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The World's Woman's Christian Temperance Union in Japan

Based on document project "How Did American and Japanese Gender Hierarchies Shape Japanese Women's Participation in the Transnational WCTU Movement in the 1880s?" by Rumi Yasutake. 2009.

The document project on which this lesson plan is based is available by subscription only from Alexander Street Press.

Jessica Derleth
Binghamton University

Introduction

In the 1870s and 1880s women of the Woman's Christian Temperance Union (WCTU) joined the swelling ranks of female missionaries and sought to expand their influence beyond the United States and Europe. As a part of this international crusade for moderation and abstinence, a group of female activists sought to reform social and cultural practices in Japan. While far from the U.S., these women still had to contend with American mores, thriving within the missionary community, that said women should not speak in public. Japanese reactions to the World's Woman's Christian Temperance Union (WWCTU) and female public speakers varied: some sought to emulate American custom and thus rejected female speakers, others embraced Japanese traditions that did not condone women in such leadership roles, while others pushed against the restrictions from both cultures. Study of the Japanese union allows for the consideration of complex cultural interplays based on religion, morality, politics, and gender.

Objectives

Lesson Ideas

Read document 3, written by a male missionary who reflects on the role of women in mission work. Though it is written from the perspective of one individual, what can this letter tell you about what various groups may have thought about female missionaries? Consider, for example, missionary organizations, church leaders, male and female missionaries, wives of missionaries, and those receiving aid.

Both document 4 and documents 8A/8C advocate for women having a greater role in society, an expansion of their duties and opportunities. While similar in tone, the first document was written by a Japanese woman who was arrested for speaking in public, while the later came from an American woman who did outreach with the World's Woman's Christian Temperance Union. Compare and contrast the two perspectives. Do these women see the same problem and solution? How do they view the role of women and, in particular, Japanese women?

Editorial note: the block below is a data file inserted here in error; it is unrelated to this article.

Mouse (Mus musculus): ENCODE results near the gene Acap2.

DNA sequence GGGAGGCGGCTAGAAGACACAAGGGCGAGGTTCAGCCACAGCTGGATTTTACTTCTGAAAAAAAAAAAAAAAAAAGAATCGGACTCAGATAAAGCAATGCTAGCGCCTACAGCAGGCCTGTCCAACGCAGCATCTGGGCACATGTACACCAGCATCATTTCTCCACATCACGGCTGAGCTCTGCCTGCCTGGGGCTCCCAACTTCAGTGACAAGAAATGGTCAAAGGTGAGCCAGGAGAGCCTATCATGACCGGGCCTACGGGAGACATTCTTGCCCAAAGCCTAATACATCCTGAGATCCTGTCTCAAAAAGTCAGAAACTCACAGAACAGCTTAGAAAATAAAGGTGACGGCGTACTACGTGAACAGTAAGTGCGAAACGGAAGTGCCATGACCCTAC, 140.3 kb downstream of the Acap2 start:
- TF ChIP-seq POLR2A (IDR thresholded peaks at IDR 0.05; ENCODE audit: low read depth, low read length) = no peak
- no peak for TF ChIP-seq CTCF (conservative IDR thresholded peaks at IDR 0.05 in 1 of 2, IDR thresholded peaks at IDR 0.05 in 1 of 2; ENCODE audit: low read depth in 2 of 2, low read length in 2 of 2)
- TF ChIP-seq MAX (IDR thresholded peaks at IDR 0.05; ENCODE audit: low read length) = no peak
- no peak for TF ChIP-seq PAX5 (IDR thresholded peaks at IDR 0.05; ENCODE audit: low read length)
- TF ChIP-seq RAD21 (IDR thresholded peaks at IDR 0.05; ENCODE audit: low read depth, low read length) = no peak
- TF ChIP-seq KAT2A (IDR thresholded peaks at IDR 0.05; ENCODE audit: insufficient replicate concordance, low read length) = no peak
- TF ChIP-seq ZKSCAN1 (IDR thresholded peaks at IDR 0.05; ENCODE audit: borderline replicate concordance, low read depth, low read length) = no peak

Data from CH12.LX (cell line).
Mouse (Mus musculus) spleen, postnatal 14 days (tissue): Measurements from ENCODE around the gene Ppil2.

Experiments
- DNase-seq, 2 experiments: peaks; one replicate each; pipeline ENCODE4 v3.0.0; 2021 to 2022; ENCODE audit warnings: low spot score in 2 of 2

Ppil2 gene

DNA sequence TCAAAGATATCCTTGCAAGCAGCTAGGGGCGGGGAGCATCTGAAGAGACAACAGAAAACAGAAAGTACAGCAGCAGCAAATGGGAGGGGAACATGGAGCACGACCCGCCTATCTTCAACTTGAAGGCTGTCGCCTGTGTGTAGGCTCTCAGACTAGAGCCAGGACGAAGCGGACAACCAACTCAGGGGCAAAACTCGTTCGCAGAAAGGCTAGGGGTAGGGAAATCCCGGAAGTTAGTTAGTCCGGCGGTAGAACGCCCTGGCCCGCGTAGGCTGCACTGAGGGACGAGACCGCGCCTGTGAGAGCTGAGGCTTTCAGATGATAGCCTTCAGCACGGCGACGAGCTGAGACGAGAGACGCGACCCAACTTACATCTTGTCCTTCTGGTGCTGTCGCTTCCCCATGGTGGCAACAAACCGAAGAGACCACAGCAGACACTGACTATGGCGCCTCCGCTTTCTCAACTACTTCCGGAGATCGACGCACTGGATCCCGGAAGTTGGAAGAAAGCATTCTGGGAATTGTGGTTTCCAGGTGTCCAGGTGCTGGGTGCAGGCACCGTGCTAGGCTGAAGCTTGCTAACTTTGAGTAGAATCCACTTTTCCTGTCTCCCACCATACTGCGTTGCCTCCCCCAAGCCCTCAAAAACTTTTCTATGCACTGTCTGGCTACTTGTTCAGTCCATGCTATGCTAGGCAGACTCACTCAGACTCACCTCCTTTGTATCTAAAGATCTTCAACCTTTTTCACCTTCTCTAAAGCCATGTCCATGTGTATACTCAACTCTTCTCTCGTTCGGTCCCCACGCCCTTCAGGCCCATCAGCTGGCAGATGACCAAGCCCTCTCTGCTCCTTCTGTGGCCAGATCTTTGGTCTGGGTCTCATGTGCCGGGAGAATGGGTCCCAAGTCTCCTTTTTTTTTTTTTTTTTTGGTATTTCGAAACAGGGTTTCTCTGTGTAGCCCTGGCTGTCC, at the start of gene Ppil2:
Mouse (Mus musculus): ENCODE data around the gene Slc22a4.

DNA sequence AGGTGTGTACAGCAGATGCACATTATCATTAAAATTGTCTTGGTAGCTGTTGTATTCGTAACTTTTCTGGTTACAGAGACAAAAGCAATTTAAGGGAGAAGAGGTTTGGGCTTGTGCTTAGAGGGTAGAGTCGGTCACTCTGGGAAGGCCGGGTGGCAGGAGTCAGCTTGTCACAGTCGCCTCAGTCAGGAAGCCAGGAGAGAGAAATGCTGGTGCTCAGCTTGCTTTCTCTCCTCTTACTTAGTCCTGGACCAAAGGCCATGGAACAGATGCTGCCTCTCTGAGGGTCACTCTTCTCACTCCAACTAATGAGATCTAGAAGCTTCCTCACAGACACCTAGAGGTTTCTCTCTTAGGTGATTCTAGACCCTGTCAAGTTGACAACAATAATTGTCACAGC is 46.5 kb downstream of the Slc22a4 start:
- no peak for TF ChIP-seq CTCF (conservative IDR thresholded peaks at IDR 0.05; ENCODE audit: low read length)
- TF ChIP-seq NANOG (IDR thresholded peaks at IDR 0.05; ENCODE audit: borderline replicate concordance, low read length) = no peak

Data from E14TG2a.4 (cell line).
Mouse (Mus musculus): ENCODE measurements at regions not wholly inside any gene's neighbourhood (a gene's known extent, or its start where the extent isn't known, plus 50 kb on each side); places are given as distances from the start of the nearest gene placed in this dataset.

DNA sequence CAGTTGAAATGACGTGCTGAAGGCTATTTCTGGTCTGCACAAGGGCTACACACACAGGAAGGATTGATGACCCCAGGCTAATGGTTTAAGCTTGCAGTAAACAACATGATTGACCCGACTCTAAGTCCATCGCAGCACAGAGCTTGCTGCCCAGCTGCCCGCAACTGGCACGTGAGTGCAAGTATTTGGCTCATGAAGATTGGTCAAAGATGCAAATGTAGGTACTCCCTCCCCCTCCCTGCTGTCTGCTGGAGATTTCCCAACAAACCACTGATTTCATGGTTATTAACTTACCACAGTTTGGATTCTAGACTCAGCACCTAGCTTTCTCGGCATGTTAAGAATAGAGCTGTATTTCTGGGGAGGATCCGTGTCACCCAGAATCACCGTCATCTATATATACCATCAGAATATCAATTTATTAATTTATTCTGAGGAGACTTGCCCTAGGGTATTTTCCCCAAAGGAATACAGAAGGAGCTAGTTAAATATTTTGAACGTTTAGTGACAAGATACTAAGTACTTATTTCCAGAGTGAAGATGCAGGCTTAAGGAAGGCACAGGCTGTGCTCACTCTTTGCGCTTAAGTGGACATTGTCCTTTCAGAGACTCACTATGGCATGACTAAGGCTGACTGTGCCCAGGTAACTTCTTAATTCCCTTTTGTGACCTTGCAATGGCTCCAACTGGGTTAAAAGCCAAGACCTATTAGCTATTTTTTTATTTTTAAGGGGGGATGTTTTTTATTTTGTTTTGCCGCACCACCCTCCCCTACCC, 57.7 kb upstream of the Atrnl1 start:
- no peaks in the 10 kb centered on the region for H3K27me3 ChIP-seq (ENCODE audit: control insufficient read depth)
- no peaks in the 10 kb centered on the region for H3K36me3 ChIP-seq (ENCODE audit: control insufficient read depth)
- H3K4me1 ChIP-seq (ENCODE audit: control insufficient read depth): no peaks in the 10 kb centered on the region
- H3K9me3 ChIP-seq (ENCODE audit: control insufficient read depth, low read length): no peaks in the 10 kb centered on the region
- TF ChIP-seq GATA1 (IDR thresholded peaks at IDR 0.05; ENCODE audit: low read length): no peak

Read document 6. How does this document help you to understand contemporary strictures on women speaking in public and participating in the public arena? Both from this reading and your wider knowledge of the era, what helped to change the social ban on women speakers and public leaders? Did religion seem to be a hindrance or help in the development of active, public female participation?

Read document 9B where WCTU missionary Mary Leavitt argues for reform in Japanese dress, housing, and marriage practices. What are your reactions to this document? What does the author want? How can you evaluate it based on the historical context? Now read document 14A by Japanese minister Kajinosuke Ibuka; take into consideration that in the 1870s and 1880s many in Japan were trying to abolish feudal customs and attain "advanced civilization" by embracing the ideologies of Western powers. Does document 14A change or modify your understanding of document 9B?

In studying the history of missionaries it is easy to imagine a one-way process of coercion. After all, president of the WCTU Frances Willard wrote about the need to move beyond "the artificial boundaries of states and nations," to address "oriental degradation," and uplift the entire world "to the level of Christian morals" (see document 22). Reconsider Willard's perspective by reading document 21 by Tokyo WCTU activist Toyojyu Sasaki. Does she appear to be in complete agreement with the American and European activists who came to Japan to establish the WCTU?

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